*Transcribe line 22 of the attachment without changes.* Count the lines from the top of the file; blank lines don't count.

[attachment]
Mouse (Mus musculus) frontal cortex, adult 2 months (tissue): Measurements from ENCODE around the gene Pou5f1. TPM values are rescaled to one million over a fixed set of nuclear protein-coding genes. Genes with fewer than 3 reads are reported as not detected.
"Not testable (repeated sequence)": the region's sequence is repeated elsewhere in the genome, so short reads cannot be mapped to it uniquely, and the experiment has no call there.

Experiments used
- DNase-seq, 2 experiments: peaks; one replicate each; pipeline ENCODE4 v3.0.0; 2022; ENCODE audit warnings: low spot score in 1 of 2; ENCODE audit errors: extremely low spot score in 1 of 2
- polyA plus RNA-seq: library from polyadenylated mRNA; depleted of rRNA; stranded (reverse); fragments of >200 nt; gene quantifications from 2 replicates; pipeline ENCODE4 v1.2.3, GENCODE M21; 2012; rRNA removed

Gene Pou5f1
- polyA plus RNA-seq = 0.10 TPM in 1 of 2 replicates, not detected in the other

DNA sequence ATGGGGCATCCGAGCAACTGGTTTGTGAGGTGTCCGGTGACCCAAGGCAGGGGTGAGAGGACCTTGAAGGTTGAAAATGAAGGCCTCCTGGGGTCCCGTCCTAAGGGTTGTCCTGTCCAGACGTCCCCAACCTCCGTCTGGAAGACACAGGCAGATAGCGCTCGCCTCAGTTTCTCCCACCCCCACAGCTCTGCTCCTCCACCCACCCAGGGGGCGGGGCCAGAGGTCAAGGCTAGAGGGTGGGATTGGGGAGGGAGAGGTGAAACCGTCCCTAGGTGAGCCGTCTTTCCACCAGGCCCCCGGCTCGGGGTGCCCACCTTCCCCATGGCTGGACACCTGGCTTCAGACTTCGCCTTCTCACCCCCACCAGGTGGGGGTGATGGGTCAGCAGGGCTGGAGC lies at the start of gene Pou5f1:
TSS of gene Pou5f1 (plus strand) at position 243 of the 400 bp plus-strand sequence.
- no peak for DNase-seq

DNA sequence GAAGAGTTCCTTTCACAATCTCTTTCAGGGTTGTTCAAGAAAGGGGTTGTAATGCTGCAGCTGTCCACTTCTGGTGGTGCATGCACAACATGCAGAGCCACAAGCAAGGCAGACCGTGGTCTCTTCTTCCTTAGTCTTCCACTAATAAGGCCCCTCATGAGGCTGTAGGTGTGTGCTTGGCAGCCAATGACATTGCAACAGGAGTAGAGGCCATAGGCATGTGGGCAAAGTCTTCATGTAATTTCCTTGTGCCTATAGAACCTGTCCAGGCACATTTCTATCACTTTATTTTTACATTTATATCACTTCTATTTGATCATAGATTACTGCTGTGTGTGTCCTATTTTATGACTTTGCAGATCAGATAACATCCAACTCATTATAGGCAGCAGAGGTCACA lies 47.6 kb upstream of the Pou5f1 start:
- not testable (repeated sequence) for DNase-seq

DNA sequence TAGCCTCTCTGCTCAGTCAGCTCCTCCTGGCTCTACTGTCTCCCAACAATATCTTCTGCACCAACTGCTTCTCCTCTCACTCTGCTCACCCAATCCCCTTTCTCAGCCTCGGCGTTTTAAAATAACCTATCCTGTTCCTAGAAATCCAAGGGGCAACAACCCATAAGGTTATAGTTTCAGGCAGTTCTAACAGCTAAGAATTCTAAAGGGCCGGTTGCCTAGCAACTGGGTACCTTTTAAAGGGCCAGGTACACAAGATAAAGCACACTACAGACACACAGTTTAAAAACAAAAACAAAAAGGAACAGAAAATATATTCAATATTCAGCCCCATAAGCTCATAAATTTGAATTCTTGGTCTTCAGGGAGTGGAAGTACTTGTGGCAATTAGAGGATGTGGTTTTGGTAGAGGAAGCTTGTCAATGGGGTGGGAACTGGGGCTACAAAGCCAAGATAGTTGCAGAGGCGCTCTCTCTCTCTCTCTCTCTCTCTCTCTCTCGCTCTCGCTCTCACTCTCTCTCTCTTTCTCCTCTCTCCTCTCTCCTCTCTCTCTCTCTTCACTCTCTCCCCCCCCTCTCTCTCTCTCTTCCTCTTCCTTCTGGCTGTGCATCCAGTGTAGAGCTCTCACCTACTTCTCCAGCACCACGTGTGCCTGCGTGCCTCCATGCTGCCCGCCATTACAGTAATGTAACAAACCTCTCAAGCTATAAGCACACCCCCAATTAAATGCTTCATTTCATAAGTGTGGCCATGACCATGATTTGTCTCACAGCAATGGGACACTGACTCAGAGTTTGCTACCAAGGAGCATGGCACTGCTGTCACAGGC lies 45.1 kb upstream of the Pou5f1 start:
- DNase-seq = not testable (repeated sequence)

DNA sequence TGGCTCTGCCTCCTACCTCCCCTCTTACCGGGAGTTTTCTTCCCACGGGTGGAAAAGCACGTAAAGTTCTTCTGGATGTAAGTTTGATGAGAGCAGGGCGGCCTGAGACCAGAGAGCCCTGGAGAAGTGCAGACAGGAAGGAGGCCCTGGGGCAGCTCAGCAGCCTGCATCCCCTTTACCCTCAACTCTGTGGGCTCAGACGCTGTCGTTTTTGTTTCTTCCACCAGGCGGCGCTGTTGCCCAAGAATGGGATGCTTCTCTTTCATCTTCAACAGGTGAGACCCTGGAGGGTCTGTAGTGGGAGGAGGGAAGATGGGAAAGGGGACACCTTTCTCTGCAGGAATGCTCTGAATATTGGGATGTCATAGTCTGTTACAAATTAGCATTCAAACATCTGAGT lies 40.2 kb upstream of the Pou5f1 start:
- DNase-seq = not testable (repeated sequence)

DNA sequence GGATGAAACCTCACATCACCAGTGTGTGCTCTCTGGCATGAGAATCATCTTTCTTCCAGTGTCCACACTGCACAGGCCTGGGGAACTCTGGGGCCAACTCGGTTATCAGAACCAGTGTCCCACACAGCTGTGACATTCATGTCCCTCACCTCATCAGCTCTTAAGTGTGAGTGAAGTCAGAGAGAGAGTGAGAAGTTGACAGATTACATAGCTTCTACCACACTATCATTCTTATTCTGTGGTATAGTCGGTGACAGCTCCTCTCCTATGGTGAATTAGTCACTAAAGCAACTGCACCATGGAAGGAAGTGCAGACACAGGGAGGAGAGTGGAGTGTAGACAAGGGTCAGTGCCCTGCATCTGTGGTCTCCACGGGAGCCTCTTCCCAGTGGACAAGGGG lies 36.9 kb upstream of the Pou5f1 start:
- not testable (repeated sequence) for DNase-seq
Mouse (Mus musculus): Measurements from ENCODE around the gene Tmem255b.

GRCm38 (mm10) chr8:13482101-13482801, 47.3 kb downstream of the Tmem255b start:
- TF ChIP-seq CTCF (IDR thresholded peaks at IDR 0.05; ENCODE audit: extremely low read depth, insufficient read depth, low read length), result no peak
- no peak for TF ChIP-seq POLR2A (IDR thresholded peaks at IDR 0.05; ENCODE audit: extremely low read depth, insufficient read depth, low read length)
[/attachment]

- no peak for TF ChIP-seq POLR2A (IDR thresholded peaks at IDR 0.05; ENCODE audit: extremely low read depth, insufficient read depth, low read length)